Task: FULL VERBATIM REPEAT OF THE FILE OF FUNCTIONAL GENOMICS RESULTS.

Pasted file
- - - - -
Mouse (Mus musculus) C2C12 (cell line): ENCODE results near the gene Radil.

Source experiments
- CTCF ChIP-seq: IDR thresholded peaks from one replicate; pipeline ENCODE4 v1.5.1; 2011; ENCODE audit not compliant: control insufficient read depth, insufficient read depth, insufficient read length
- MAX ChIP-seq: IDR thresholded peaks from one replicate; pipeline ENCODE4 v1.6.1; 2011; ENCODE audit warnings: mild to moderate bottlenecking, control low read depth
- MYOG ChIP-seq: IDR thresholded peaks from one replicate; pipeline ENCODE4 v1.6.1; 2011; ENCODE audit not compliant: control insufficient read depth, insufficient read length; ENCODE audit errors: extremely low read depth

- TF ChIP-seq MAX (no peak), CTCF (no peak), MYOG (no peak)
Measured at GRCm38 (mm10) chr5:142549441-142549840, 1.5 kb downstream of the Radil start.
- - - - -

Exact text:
Mouse (Mus musculus) C2C12 (cell line): ENCODE results near the gene Radil.

Source experiments
- CTCF ChIP-seq: IDR thresholded peaks from one replicate; pipeline ENCODE4 v1.5.1; 2011; ENCODE audit not compliant: control insufficient read depth, insufficient read depth, insufficient read length
- MAX ChIP-seq: IDR thresholded peaks from one replicate; pipeline ENCODE4 v1.6.1; 2011; ENCODE audit warnings: mild to moderate bottlenecking, control low read depth
- MYOG ChIP-seq: IDR thresholded peaks from one replicate; pipeline ENCODE4 v1.6.1; 2011; ENCODE audit not compliant: control insufficient read depth, insufficient read length; ENCODE audit errors: extremely low read depth

- TF ChIP-seq MAX (no peak), CTCF (no peak), MYOG (no peak)
Measured at GRCm38 (mm10) chr5:142549441-142549840, 1.5 kb downstream of the Radil start.